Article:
Get Your Gothic On with the New Issue of National Review

It’s a must-read launch into what is sure to be a boiling-hot summer of politics and cultural warfare. Headlining the June 24 issue (you could be reading the entire edition right now if you were an NRPLUS member) is Kevin Williamson’s cover essay — “A Battlefield Planted in Soy” — in which he argues that American farmers are casualties in the raging trade war. The issue’s additional “two-column” essays are by Andy McCarthy, who carpet bombs Christopher Steele’s “Shoddy Dossier,” and John Miller’s excellent profile of Kentucky’s “Tea Party” governor, Matt Bevin, who has just won a tough GOP primary as he seeks his second term in Frankfort.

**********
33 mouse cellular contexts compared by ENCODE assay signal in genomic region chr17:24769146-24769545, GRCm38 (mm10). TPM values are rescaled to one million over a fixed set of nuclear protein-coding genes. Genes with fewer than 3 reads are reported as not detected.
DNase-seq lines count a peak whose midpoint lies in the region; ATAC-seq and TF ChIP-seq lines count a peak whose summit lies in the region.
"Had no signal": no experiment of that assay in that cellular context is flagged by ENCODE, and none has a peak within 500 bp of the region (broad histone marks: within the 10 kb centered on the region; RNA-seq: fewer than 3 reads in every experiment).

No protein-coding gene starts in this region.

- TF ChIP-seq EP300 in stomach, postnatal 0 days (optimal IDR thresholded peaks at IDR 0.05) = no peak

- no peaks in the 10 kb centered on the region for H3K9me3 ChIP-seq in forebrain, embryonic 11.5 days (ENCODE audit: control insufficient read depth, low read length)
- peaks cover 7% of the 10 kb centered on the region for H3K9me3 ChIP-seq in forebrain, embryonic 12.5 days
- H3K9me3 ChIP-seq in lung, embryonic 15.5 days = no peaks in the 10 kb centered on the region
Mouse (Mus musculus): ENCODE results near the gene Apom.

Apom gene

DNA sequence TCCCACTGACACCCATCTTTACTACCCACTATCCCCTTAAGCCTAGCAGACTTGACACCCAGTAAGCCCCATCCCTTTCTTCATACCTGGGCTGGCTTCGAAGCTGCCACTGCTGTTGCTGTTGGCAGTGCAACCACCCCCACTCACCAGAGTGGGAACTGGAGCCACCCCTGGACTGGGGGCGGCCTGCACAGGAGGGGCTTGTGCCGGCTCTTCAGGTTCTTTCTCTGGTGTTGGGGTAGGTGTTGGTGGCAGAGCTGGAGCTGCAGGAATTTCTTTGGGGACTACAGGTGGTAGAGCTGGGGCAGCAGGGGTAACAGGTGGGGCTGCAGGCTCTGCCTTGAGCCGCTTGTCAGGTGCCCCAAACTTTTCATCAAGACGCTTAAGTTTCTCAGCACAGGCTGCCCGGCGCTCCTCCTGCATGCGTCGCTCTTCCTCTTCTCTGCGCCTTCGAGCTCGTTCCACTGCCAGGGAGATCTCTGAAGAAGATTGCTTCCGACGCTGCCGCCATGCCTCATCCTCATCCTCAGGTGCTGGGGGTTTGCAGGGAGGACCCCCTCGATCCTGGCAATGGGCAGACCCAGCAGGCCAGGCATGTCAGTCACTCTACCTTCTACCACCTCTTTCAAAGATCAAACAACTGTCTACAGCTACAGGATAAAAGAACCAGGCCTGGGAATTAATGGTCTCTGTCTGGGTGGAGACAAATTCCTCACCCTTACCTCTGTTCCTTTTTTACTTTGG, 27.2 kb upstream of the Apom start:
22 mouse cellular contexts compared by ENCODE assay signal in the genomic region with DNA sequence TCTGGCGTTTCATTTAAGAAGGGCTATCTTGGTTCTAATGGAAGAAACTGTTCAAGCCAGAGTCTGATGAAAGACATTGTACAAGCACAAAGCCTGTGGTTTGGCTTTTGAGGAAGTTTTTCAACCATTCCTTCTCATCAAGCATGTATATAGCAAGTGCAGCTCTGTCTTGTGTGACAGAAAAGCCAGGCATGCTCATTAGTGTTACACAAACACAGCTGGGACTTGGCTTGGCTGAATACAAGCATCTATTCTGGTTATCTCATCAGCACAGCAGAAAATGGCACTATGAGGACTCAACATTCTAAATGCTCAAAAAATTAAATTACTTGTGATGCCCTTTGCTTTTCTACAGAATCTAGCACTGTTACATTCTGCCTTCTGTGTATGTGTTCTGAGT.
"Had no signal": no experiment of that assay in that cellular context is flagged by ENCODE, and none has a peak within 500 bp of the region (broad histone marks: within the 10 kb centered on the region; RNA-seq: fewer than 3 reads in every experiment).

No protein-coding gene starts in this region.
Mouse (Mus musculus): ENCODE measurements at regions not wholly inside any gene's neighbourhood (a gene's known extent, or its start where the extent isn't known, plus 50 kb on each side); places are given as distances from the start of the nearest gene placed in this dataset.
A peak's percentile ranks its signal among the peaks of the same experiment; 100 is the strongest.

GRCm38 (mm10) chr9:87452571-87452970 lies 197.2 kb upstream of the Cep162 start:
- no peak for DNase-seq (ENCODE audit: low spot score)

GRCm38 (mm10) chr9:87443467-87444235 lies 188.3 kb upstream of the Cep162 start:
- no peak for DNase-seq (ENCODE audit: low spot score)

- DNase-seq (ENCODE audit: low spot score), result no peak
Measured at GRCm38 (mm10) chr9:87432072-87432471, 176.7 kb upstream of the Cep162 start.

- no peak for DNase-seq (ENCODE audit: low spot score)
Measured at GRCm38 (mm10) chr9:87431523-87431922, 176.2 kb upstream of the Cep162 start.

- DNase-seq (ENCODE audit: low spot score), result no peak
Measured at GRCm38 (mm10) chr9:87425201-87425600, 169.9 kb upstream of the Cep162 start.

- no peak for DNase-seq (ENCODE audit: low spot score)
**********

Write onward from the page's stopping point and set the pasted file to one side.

Also in the issue: A special section on The Law, with pieces by David French, who opposes federal district-court judges making national decisions; Charlie Cooke, who writes on the liberal culture’s drift from the First Amendment; Dan McLaughlin, who unpacks the terrible idea of court packing; and Jonathan Adler, who attacks the High Court’s horrendous Chevron precedent, which empowers the bureaucrat over the legislator. Everything else you know and love about NR — from its get-go in The Week to the last-page Happy Warrior — is there, waiting for you. Read it now or get that NRPLUS subscription. (And by the way, it’s been a few issues, but we’re happy to see the great Roman Genn’s artwork again adorning an NR cover.)

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